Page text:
Property negotiators for the Port of Long Beach are looking at eight office buildings that could become the port’s new headquarters later this year.

Port officials last month asked local property owners to submit information on buildings that the port could either purchase or lease until finding a permanent location. The port is looking for about 170,000 square feet of office space for its 400 administrative workers, but the buildings on offer represent a wide range of sizes.

Legacy Partners of San Mateo submitted information about One World Trade Center, a nearly 600,000-square-foot downtown office building the port almost purchased last year. 400 Oceangate Ltd., controlled by the firm of prominent Long Beach attorney Skip Keesal, submitted information about the 160,000-square-foot Union Bank building and 104,000-square-foot City National Bank building, both in downtown. Keesal last year lobbied port officials to rent space in one of his buildings while he built a port headquarters as part of a downtown development.

Other buildings under review include three former Boeing Co. buildings on Airport Plaza Drive, one with 176,000 square feet and two adjacent buildings with a combined 150,000 square feet; a 108,000-square-foot former Verizon building on Ocean Boulevard; a 490,000-square-foot former Hughes Aircraft Co. building on Hughes Way near the Long Beach Airport; and the 140,000-square-foot former state office building on Broadway in downtown.

The port could purchase or lease a building and then sublease any excess space, or lease only part of a building. Bill Townsend, president of real estate brokerage Inco Commercial in Long Beach, said a port lease at any of the properties would be among the largest deals in the city this year or last.

A 170,000-square-foot lease in downtown would drop the area’s office vacancy rate by one-third, from 15 percent to 10 percent, according to figures from Jones Lang LaSalle.

Port officials have been looking to move out of their current headquarters, which is too small and not up to current earthquake codes, for several years. Harbor commissioners are expected to make a move on buying or leasing property by the end of the summer.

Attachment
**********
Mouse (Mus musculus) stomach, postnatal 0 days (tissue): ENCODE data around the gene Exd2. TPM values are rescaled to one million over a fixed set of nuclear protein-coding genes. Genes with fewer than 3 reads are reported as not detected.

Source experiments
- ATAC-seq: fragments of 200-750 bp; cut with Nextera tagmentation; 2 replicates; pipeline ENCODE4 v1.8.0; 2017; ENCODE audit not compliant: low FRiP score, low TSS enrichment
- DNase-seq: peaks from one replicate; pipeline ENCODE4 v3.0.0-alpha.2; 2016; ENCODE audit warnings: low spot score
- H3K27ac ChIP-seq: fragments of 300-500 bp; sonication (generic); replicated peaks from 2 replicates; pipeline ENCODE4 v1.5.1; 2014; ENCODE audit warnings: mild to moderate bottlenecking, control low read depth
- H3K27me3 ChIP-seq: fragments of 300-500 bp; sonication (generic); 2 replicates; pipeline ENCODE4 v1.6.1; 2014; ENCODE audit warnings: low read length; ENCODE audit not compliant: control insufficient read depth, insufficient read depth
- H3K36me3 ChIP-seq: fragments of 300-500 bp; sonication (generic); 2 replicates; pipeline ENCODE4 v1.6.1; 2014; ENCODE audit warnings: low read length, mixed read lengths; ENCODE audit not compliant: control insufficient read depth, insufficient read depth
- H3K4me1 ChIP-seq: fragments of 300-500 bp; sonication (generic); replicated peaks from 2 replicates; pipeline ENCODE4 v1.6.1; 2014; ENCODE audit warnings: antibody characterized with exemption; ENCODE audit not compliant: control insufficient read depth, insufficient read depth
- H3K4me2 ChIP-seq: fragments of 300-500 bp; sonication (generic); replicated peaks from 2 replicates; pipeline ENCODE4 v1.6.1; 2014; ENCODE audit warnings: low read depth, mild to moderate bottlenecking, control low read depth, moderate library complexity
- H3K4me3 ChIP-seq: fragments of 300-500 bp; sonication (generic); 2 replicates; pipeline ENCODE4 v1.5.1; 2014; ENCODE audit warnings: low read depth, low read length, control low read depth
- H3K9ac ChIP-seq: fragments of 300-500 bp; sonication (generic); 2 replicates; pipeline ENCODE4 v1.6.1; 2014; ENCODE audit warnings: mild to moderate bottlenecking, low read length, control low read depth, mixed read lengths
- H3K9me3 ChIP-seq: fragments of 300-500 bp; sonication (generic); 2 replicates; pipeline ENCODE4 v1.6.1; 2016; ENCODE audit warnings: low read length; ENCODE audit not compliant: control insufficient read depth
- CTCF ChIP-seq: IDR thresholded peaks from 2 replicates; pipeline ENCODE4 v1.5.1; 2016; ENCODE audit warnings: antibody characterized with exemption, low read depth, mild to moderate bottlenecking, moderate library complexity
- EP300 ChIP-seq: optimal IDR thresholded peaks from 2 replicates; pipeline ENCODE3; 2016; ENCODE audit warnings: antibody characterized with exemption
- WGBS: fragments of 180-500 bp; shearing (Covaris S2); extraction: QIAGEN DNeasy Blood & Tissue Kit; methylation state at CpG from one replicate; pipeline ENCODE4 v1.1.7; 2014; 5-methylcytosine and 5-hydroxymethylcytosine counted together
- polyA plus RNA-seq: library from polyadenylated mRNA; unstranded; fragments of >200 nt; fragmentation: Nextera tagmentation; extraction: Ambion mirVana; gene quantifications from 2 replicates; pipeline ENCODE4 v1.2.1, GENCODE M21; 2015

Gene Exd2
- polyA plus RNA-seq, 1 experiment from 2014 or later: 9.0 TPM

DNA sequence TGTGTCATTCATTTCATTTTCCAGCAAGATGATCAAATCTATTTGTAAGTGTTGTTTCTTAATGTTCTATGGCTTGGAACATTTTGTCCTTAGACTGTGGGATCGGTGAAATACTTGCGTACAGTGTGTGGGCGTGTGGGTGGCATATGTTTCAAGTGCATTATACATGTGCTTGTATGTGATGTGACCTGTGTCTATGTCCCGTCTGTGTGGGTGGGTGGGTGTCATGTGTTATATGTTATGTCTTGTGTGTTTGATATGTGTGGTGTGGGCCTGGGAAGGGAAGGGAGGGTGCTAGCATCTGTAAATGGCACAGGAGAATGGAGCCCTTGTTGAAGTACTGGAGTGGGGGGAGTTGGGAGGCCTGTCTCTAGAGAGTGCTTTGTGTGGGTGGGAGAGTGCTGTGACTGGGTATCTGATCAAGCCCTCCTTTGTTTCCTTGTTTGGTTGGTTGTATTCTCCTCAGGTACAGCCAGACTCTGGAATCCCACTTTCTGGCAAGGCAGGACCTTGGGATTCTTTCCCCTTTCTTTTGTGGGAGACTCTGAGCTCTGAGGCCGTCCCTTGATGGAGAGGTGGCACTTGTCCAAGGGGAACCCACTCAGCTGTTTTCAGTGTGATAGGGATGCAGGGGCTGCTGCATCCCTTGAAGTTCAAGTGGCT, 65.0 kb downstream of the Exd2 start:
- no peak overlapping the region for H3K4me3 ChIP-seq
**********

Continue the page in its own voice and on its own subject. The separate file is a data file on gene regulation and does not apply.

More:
Off the List

After years of losses and meager sales, Torrance company Enova Systems Inc. could be delisted from the Amex stock exchange because it has too little equity and has been unprofitable for too long.

The company last month received a notice from NYSE Amex LLC and has until this week to submit a plan detailing how it will come back into compliance in the next 18 months. In a statement, Enova officials said they are working on that plan.

If the strategy fails, the company could be delisted in October 2013. Enova officials did not return calls for comment.

The company, which develops drive trains and components for electric and hybrid-electric vehicles, was an early entrant in the electric-vehicle field and used to develop drive systems for automakers. More recently, it has switched and is installing electric motors into fleets of commercial trucks, buses and vans. Orders for those products have never met Enova’s expectations.

The company lost $7 million last year and $7.4 million the previous year, and its shareholder equity fell by 50 percent to $5.3 million. Amex rules call for delisting a company if it has shareholder equity of less than $6 million and net losses for five consecutive fiscal years. Enova has never been profitable.

Investors have fled, with company shares closing May 9 at 18 cents, down 25 percent since the delisting notice and 83 percent from a year ago.

Jesse Herrick, who follows Enova stock as a managing director for Merriman Capital Inc. in San Francisco, said a delisting wouldn’t have a big impact.

Staff reporter James Rufus Koren can be reached at jrkoren@labusinessjournal.com or at (323) 549-5225, ext. 225.

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